Cute! And so are the flowers of the annual nasturtium and the perennial relative mashua

Tree Collards are a favorite, Eric literally wrote the book on perennial vegetables

Eric and the recently rediscovered late plum, I called ‘October Suprise’ (election year and all)

I missed parts of the workshop when I took a tour of the Permaculture Center in South Sebastopol, with founder Eric Ohlsen, and attending the pomegranate and persimmon tasting at the Wolfskill Experimental Orchard (see my post on the tasting soon)

I re-joined the workshop on the field trip day, again visiting with Eric Ohlsen (owner, principle and senior designer) of the integrated design and install business ‘Permaculture Artisans’, at his residence aka ‘Permaculture Neighborhood Center’
Another example of a lush productive food forest flourishing where was once a barren paved back yard (they removed 45 yards of concrete and asphalt in the process!) Here are some images from Eric’s website that show the transformation:

Ohlsen shows us the flow of water in the edible landscape

Tearing down fences with his neighbor, who happens to be a friend since childhood, the combined back yards infiltrate about 400,000 gallons of run off, mostly from another neighbor’s paved lot, through a series of contour infiltration swales and overflow basins, while keeping some areas well drained for access with rock filled trenches. A densely planted pond featured diverse plantings providing habitat for many beneficial insects, amphibians, and much more, all centered around a melodious waterfall which dilutes the buzz of the nearby Bodega Hwy.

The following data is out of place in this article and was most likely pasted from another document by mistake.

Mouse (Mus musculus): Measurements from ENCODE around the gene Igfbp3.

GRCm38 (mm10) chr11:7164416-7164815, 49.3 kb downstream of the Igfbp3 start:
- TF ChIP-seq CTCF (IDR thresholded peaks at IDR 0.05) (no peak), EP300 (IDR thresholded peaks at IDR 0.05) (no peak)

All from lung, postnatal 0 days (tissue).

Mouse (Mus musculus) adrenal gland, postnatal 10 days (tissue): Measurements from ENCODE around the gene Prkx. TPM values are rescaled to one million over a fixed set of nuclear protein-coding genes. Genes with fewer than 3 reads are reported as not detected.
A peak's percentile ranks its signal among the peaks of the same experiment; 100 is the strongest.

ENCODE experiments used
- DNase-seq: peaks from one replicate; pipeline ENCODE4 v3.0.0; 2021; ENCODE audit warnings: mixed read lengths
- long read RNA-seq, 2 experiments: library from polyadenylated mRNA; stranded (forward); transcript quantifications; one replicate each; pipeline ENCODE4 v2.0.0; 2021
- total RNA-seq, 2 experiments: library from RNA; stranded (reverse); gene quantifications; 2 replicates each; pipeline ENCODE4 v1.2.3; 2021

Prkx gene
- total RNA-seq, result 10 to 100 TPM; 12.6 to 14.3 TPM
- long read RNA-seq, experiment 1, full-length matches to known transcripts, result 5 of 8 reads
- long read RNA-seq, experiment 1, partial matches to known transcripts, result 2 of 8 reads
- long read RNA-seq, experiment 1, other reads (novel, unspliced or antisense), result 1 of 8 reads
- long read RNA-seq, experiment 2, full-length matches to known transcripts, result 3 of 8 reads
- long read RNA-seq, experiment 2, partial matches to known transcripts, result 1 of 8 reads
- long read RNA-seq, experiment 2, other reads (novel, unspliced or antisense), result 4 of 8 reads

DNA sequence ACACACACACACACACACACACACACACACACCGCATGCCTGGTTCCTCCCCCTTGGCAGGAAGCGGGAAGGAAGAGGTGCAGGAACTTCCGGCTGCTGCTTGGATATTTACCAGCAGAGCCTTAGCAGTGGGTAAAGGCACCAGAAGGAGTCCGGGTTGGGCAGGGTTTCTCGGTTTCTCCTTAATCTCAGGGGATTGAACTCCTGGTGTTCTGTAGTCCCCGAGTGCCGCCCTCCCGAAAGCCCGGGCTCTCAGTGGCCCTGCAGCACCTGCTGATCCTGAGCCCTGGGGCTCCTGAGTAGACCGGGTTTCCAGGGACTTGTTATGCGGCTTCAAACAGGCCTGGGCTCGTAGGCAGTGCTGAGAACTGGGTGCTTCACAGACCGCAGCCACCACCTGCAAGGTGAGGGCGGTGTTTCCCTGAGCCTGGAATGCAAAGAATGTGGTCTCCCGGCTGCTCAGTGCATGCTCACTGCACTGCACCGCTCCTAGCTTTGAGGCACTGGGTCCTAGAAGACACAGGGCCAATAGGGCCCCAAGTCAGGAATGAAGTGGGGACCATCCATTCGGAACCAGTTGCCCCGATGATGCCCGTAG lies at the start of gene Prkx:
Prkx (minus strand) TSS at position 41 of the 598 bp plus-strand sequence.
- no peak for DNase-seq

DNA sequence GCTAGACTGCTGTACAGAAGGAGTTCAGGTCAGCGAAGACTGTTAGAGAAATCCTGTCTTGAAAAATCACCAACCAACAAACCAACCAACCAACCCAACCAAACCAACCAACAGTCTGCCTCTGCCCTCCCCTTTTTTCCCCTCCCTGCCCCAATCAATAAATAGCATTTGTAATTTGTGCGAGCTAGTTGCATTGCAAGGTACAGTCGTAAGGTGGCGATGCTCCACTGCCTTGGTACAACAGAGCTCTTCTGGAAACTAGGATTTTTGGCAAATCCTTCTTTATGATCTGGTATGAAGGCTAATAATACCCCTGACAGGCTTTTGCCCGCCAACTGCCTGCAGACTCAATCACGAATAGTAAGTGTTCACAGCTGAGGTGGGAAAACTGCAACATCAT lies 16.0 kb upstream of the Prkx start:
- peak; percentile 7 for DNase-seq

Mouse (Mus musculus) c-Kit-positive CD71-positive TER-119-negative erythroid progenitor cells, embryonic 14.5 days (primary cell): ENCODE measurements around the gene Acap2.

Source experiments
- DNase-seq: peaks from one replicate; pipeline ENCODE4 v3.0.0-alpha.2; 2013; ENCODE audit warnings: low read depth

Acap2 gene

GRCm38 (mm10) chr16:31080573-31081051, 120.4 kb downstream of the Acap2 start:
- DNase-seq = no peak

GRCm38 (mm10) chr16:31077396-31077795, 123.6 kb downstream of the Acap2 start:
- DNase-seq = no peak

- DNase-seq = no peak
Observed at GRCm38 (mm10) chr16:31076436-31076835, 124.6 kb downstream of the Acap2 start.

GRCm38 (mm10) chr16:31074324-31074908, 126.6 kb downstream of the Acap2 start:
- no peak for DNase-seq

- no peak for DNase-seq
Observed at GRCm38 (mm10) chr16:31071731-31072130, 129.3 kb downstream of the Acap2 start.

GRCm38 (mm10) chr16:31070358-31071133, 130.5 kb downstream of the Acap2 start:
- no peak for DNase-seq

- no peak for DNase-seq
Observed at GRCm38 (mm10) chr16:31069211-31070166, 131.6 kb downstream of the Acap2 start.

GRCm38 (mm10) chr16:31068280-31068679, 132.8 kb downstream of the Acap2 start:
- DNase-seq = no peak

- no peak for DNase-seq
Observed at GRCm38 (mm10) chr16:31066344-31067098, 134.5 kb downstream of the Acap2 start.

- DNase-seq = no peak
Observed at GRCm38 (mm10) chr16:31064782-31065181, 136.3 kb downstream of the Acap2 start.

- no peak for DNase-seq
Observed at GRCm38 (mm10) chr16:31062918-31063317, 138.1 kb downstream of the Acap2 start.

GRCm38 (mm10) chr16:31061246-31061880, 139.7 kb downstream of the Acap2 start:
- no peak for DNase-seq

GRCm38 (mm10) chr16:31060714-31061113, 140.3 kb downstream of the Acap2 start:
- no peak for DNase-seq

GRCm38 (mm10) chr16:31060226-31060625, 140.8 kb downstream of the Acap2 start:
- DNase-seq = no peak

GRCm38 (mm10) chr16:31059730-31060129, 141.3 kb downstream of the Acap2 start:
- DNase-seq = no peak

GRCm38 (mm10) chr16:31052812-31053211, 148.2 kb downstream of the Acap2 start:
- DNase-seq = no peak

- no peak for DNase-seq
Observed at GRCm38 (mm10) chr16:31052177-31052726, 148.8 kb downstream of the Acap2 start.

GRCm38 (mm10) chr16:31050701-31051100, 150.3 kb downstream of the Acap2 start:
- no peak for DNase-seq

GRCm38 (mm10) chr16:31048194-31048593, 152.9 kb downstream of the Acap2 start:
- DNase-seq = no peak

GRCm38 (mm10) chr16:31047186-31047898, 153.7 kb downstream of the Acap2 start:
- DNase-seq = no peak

After seeing the abundance of a such a well designed backyard productive perennial polyculture, including timber trees (such as paulonia), nitrogen fixing trees and shrubs (such as tagasaste and Eleagnus spp.), fences of peach trees, selfsown annuals (liken daikon and arugula), chickens, roofwater catchment, cob oven, solar powered lights, and much, much more, we bid farewell to Eric and his family, and continued our field trip.

Walking just a block away, we traveled back in history more than 100 years to explore the historic Gold Ridge Farm, a.k.a. the Luther Burbank Experimental Farm, founded in 1885, which is now a public park.

just some of the 800 plants that Luther Burbank introduced some 100 years ago

I will do another blog post on this legacy of the ‘Plant Wizard of Santa Rosa.

The final day of the workshop climaxed with the participants working in groups on a “Guild Build” exercise, and a hands-on planting, diversifying an existing orchard situated between annual garden beds and the wild mesic forest along a path to Brock’s home.

Brock give us the sun sector analysis of the orchard understory planting project

Eric discusses the species growth habit, functions and uses

Stacking the orchard understory with useful plants along a path was a great hands on project

Dozens of new species of plants were introduced which have never been grown at OAEC (is that possible? they have so many plants in their collection!) We all had a great experience: from theory and design, to selection and implementation, getting things in the ground.

This weekend reinforced what I already knew: both plants and people do benefit from growing together. Thank you Eric, Brock and all the participants.


Eric’s website has a wealth of resources.

I want to follow up on all the Plant & Seed Sources found here:

Keep it juicy,